• Hip pain that was from elsewhere, other than your arthritic hip. That means that the hip pain could have always been referred from the low back or from the SI joint (see video above). Hence, replacing the hip joint never treated the original pain generator.
  • A pseudotumor (3). This is a growth caused by irritation of the local tissues due to the hip replacement device.
  • Wear particles from a metal-on-metal or minimally invasive anterior hip replacement (Birmingham hip or “Hip Resurfacing”). This is wear debris that then irritates the tissues and causes pain.

What We Know About Hip Replacement

Is hip replacement a panacea? Meaning, does it always work? Most people think that getting a hip replacement is like getting a new part installed in your car, but it’s really not. In fact, it’s a big surgery that involves amputating the hip joint and then installing a prosthesis. This is why so many still have pain after hip replacement.
These tendon findings aren’t all that surprising given that we know that things like a back fusion can make hip replacement outcomes worse (5). We also know that a hip replacement won’t improve your activity level, which is generally the opposite of what patients think (6). We also know that younger hip replacement patients fare more poorly than their older and less active counterparts (7).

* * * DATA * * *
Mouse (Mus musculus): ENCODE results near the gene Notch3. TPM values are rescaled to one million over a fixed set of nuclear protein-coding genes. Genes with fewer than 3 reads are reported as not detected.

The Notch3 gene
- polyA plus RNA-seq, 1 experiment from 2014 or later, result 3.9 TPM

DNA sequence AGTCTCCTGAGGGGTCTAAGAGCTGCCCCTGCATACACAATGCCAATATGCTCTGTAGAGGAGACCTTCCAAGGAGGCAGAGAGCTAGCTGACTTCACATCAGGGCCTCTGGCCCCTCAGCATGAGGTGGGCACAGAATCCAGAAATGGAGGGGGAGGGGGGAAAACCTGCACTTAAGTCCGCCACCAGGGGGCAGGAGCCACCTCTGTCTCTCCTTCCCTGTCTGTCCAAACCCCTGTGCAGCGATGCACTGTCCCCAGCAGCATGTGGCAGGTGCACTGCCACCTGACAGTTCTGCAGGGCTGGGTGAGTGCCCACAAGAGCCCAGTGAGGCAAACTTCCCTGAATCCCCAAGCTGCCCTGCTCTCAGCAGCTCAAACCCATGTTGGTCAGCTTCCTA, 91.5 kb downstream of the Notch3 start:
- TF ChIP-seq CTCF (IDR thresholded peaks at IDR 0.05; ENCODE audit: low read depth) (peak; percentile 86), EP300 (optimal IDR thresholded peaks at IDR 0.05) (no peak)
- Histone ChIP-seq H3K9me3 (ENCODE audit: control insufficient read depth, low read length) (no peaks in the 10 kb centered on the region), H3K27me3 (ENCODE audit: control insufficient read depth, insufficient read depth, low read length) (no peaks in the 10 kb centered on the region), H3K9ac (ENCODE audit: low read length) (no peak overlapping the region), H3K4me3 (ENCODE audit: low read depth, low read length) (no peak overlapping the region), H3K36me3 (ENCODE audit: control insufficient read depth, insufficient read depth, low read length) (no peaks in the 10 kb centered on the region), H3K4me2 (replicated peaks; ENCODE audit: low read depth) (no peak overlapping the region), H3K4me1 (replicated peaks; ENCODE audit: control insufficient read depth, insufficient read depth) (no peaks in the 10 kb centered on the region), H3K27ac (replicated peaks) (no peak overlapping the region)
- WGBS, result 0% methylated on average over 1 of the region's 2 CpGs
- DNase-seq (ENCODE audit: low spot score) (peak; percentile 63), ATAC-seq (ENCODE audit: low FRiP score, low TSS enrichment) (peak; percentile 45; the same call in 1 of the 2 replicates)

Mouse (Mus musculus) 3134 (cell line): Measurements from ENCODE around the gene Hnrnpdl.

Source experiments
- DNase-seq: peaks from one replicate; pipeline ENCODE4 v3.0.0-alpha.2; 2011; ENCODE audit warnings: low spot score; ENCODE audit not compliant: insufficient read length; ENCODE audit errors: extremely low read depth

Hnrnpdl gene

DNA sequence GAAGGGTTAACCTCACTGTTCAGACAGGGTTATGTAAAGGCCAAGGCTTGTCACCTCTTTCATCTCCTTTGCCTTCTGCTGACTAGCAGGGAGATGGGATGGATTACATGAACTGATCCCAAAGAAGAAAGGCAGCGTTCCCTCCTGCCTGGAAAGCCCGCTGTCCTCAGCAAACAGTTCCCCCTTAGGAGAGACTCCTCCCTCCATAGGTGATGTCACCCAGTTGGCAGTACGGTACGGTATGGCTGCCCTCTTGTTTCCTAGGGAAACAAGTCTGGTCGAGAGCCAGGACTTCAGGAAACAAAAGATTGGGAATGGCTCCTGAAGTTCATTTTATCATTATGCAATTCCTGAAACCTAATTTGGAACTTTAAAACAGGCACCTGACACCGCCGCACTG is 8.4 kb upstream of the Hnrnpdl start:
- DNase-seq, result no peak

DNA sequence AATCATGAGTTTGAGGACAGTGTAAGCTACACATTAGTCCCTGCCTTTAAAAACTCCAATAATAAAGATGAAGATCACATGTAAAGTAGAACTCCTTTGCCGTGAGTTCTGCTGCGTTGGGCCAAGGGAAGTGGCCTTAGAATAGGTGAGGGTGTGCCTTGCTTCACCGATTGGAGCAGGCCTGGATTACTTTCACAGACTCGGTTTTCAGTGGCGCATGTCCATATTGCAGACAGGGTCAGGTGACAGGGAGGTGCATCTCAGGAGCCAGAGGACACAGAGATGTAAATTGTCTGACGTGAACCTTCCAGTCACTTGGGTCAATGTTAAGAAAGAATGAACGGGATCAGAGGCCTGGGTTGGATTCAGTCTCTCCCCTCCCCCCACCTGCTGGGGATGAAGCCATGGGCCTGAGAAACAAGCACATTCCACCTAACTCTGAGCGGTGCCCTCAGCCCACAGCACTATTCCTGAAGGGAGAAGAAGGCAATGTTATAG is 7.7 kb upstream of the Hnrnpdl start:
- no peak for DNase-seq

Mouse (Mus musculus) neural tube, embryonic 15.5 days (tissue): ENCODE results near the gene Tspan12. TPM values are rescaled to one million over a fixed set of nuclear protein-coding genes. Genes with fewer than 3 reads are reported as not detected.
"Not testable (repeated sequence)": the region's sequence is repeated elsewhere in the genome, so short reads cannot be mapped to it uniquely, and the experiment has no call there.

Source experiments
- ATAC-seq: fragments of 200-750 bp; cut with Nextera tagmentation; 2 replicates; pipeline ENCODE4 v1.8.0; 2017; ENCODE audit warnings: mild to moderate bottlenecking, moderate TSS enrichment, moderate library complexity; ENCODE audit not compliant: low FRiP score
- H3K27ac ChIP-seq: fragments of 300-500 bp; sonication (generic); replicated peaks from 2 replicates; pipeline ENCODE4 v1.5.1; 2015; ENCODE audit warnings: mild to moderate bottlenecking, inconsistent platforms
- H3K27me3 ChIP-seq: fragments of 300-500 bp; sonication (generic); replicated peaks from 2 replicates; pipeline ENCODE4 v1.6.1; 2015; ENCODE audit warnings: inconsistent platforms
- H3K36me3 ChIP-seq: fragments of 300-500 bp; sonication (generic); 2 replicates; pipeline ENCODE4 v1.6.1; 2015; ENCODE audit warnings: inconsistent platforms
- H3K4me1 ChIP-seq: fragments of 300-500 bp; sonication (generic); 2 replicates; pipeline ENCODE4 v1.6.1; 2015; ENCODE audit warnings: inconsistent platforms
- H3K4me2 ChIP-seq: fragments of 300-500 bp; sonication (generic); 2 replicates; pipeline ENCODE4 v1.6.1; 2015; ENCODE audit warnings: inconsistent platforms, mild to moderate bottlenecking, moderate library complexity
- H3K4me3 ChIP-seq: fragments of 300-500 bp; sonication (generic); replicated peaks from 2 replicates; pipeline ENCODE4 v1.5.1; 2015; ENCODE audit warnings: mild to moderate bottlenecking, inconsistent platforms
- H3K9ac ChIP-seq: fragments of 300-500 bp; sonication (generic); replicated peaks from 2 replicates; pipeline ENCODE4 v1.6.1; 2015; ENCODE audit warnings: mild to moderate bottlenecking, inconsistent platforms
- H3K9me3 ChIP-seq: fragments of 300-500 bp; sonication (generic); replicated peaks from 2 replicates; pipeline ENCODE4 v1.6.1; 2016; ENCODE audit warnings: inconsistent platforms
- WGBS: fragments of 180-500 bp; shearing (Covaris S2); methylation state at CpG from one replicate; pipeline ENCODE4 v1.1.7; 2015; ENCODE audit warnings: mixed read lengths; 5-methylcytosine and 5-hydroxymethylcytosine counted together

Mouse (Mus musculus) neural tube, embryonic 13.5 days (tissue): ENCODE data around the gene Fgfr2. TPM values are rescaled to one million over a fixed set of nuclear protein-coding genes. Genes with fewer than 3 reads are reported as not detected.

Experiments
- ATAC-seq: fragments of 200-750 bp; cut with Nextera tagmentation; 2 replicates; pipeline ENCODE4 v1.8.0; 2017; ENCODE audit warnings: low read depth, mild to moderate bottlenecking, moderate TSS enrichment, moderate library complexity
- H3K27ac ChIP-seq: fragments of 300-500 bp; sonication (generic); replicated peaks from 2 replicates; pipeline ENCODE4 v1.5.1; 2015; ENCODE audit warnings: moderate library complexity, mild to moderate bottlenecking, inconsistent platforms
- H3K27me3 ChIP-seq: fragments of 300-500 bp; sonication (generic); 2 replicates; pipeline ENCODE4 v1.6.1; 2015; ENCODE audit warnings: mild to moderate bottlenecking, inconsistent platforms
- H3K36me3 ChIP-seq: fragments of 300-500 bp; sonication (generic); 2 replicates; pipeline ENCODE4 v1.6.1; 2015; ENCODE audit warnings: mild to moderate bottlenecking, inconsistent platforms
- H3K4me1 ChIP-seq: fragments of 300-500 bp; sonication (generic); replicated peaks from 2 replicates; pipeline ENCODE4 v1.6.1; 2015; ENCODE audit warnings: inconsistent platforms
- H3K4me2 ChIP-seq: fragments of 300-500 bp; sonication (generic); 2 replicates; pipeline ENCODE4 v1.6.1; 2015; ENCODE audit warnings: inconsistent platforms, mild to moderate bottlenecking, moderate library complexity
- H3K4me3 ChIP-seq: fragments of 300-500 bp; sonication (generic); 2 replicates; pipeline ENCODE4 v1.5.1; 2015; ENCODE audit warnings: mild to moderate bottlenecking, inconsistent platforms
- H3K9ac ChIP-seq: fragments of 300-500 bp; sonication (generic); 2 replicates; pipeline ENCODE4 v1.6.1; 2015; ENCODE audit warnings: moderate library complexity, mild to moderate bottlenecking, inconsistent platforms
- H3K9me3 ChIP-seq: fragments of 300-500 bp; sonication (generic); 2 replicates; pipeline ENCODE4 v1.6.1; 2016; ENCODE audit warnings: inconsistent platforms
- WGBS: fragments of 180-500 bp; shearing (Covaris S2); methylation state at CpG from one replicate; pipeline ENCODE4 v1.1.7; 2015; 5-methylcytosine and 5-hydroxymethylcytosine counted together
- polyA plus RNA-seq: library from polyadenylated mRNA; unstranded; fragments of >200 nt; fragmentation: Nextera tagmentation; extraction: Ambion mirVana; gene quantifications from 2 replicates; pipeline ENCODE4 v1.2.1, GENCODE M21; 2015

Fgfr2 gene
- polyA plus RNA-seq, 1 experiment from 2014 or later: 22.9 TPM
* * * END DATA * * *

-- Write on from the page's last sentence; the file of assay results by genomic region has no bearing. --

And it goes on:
The upshot? Pain after hip replacement is surprisingly common and can be due to beat-up butt muscle tendons. A little detective work may help you avoid problems or provide a way to fix them.



(1) Rosinsky PJ, Bheem R, Meghpara MB, et al. Asymptomatic Gluteal Tendinopathies Negatively Impact Outcomes of Total Hip Arthroplasty: A Propensity Score-Matched Study. J Arthroplasty. 2021;36(1):242-249. doi:10.1016/j.arth.2020.07.063

(2) van der Merwe, JM. Metal Hypersensitivity in Joint Arthroplasty. JAAOS. March 2021;5(3). doi:10.5435/JAAOSGlobal-D-20-00200